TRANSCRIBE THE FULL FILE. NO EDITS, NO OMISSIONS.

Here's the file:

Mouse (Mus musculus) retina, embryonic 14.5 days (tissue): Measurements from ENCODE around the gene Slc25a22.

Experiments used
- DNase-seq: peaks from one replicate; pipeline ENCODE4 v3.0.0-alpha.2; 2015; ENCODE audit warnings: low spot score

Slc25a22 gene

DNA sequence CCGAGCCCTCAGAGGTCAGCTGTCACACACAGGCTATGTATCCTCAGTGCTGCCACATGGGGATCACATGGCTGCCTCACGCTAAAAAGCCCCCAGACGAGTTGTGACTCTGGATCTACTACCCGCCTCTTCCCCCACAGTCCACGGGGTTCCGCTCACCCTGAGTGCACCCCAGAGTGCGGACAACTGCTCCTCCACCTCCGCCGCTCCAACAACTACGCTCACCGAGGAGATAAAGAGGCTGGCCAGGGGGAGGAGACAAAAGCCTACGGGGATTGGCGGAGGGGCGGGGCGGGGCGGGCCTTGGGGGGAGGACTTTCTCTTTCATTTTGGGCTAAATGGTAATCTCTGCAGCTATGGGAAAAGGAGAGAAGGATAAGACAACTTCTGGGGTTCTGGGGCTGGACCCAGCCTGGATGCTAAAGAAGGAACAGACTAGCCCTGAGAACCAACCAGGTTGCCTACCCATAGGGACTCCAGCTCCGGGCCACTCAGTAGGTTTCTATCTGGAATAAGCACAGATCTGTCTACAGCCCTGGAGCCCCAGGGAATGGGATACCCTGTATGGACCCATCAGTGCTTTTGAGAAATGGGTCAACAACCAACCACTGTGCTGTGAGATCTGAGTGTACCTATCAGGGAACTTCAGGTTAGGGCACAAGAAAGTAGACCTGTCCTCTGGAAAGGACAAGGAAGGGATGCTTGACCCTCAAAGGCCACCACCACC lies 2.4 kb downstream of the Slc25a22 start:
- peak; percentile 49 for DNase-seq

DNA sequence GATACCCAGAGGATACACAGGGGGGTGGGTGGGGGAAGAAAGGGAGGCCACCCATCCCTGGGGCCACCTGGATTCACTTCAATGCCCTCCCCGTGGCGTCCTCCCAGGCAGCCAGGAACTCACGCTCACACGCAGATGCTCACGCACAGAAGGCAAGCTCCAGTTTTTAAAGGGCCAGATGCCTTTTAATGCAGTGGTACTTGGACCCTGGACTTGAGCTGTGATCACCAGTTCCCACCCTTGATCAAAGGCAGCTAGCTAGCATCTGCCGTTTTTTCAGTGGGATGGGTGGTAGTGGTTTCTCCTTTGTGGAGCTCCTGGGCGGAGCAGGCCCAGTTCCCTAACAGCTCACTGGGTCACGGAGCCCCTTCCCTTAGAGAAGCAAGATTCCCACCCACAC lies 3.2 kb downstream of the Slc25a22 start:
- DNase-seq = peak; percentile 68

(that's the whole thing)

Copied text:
Mouse (Mus musculus) retina, embryonic 14.5 days (tissue): Measurements from ENCODE around the gene Slc25a22.

Experiments used
- DNase-seq: peaks from one replicate; pipeline ENCODE4 v3.0.0-alpha.2; 2015; ENCODE audit warnings: low spot score

Slc25a22 gene

DNA sequence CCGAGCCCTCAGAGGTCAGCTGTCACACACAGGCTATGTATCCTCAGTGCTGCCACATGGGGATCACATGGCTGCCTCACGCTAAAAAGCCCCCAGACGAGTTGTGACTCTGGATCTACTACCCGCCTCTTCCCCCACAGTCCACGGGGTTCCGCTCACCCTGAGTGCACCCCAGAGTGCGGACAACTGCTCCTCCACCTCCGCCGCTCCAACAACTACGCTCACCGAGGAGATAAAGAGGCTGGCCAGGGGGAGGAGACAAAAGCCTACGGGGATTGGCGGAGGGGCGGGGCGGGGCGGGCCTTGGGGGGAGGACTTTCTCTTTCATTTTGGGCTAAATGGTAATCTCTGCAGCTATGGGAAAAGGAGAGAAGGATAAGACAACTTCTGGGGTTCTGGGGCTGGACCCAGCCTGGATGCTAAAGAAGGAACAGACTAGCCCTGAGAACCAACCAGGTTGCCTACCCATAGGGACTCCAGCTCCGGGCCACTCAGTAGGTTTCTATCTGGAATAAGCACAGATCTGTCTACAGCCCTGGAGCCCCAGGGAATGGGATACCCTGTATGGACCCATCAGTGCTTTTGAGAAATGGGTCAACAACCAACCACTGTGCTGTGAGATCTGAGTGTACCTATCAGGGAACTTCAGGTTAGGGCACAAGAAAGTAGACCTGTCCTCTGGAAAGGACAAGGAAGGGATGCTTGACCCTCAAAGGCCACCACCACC lies 2.4 kb downstream of the Slc25a22 start:
- peak; percentile 49 for DNase-seq

DNA sequence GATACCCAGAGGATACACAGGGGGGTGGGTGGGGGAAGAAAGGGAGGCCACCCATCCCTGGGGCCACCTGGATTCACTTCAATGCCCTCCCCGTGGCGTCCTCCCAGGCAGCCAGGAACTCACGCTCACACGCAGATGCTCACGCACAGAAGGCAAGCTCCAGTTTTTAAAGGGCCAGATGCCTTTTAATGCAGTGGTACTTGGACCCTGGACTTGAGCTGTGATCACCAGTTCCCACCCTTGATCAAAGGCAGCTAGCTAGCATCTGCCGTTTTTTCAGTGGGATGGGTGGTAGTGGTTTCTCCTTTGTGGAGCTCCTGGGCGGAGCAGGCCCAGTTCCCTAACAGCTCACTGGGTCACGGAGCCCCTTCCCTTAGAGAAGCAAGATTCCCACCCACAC lies 3.2 kb downstream of the Slc25a22 start:
- DNase-seq = peak; percentile 68